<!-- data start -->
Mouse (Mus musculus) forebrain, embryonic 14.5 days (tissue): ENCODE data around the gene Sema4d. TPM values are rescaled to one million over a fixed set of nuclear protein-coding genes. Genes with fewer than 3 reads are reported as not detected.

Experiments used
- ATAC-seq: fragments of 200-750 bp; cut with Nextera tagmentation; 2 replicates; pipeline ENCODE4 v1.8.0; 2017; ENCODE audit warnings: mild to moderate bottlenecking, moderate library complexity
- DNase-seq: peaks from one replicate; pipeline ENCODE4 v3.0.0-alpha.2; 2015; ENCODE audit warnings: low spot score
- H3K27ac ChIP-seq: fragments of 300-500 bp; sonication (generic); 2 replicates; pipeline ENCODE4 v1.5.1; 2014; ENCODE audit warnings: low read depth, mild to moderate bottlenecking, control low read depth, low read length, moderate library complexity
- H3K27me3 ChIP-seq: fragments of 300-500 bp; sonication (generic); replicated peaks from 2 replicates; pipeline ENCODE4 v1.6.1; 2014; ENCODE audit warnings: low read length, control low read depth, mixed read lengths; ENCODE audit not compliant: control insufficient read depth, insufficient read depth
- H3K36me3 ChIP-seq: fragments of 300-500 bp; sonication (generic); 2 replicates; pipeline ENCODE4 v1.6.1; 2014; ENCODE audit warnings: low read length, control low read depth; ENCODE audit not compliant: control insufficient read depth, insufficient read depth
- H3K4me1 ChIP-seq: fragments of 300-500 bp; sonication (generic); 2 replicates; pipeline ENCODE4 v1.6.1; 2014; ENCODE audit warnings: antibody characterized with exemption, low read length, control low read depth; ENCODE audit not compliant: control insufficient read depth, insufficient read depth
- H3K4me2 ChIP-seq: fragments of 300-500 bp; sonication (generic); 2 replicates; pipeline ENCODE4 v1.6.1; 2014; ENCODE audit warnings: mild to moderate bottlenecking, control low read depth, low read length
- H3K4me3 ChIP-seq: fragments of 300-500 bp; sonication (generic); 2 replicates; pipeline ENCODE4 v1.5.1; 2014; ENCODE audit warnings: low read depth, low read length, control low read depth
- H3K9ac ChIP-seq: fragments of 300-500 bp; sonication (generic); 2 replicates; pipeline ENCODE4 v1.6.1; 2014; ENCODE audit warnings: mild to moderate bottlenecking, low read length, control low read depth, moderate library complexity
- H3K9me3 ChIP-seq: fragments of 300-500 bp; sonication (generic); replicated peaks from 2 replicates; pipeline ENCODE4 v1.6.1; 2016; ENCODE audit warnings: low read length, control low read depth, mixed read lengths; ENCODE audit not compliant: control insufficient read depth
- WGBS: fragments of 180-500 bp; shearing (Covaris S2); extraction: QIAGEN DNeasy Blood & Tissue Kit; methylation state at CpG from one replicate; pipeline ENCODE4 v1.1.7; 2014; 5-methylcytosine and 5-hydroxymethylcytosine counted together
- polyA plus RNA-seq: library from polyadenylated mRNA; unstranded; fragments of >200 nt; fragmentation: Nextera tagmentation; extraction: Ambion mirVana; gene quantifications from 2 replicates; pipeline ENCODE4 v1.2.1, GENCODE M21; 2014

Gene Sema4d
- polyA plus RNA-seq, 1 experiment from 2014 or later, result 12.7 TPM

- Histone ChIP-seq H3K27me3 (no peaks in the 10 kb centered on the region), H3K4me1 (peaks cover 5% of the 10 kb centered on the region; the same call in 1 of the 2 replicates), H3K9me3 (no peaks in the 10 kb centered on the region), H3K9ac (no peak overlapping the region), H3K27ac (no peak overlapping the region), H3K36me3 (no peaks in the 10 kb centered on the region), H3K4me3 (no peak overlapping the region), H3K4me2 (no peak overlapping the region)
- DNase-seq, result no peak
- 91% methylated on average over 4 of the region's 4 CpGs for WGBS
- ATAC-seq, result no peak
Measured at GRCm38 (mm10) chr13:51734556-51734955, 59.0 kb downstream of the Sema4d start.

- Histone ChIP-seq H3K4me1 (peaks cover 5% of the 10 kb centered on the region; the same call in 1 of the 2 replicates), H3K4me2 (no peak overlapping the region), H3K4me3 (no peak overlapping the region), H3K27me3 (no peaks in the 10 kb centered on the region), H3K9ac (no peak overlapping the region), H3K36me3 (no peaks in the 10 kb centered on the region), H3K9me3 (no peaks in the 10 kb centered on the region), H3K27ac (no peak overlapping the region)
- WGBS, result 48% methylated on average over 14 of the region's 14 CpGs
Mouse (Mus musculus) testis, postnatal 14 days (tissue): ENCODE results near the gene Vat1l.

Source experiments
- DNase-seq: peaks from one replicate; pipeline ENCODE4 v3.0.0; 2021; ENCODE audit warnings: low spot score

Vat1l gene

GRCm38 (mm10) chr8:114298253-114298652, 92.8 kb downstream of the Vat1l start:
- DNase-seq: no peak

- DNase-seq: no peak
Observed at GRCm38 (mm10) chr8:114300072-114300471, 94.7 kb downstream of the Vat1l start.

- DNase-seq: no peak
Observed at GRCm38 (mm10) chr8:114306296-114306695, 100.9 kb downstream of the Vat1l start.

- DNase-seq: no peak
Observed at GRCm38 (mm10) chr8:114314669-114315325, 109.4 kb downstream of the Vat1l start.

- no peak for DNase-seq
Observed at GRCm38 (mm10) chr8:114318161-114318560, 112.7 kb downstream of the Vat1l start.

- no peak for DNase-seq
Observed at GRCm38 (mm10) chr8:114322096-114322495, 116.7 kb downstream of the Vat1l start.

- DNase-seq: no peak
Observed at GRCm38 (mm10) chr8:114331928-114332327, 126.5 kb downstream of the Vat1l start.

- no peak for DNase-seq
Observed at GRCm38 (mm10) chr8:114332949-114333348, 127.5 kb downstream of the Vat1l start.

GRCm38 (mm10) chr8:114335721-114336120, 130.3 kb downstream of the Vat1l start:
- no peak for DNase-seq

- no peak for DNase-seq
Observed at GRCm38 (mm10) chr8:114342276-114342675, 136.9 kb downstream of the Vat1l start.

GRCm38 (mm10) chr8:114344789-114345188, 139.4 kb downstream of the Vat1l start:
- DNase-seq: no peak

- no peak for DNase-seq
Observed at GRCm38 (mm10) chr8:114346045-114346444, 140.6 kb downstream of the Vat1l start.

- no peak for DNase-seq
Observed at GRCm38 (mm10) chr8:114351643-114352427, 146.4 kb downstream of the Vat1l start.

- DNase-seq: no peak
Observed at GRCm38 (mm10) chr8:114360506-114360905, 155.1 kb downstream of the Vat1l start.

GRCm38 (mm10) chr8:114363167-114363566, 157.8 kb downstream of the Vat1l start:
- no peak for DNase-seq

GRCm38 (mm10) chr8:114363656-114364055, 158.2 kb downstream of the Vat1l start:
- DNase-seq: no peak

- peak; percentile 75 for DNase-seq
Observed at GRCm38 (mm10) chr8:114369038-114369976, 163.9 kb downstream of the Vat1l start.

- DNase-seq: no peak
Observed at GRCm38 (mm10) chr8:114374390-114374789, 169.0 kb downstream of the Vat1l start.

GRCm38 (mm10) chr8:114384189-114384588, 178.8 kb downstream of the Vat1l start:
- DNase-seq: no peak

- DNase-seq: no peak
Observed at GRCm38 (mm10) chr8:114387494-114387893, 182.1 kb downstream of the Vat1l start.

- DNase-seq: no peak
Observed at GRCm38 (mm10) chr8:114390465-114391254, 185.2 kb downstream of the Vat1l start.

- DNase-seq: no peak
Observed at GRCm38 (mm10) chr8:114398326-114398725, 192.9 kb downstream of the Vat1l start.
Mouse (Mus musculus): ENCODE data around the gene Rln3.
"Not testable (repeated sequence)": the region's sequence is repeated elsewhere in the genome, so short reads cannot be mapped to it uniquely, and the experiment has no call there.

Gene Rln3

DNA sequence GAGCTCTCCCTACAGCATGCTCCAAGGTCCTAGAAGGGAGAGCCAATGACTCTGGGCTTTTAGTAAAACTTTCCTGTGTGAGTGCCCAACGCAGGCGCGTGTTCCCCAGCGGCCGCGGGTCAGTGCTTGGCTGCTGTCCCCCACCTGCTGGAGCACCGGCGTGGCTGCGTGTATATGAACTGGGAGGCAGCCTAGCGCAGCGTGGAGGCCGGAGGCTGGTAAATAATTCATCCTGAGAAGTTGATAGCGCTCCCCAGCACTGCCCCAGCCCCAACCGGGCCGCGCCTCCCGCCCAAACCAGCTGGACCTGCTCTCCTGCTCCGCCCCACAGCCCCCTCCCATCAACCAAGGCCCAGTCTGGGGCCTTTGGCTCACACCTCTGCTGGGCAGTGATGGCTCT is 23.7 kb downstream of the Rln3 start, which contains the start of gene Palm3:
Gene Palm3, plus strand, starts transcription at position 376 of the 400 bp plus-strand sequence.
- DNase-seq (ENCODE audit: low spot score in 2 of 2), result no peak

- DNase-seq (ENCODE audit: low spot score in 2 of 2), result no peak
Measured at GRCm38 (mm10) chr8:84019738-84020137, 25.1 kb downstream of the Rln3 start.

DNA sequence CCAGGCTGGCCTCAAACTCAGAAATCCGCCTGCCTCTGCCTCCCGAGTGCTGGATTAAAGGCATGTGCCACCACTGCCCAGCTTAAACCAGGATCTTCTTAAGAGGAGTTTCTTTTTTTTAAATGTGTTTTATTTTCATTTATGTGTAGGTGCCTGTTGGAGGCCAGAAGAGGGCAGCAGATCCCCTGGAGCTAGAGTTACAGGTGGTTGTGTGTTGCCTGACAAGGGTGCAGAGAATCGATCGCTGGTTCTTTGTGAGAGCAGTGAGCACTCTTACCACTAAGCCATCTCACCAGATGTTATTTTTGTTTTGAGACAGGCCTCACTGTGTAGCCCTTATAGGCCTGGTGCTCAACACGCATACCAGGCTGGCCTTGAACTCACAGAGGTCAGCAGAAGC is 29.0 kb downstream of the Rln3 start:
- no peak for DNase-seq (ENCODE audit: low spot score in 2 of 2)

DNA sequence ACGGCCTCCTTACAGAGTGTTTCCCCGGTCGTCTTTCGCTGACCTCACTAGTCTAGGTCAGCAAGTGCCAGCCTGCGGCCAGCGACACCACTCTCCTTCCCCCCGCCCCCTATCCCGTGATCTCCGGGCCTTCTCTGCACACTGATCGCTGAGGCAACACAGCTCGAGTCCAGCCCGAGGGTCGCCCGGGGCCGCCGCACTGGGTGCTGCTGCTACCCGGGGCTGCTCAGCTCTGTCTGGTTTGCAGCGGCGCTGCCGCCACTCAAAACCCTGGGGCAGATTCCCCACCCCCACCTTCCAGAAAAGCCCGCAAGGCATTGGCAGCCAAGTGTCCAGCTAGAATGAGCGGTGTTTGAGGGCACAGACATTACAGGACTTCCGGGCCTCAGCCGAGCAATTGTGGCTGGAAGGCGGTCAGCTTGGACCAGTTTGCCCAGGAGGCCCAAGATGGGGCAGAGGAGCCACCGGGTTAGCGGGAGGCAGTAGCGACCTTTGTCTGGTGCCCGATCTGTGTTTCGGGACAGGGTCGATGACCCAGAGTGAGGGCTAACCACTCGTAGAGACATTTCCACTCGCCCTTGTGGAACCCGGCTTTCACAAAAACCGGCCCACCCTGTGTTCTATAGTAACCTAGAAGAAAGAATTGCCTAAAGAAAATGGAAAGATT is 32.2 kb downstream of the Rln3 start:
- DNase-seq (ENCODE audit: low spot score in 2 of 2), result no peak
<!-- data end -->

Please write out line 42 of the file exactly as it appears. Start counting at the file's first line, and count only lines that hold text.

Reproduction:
- no peak for DNase-seq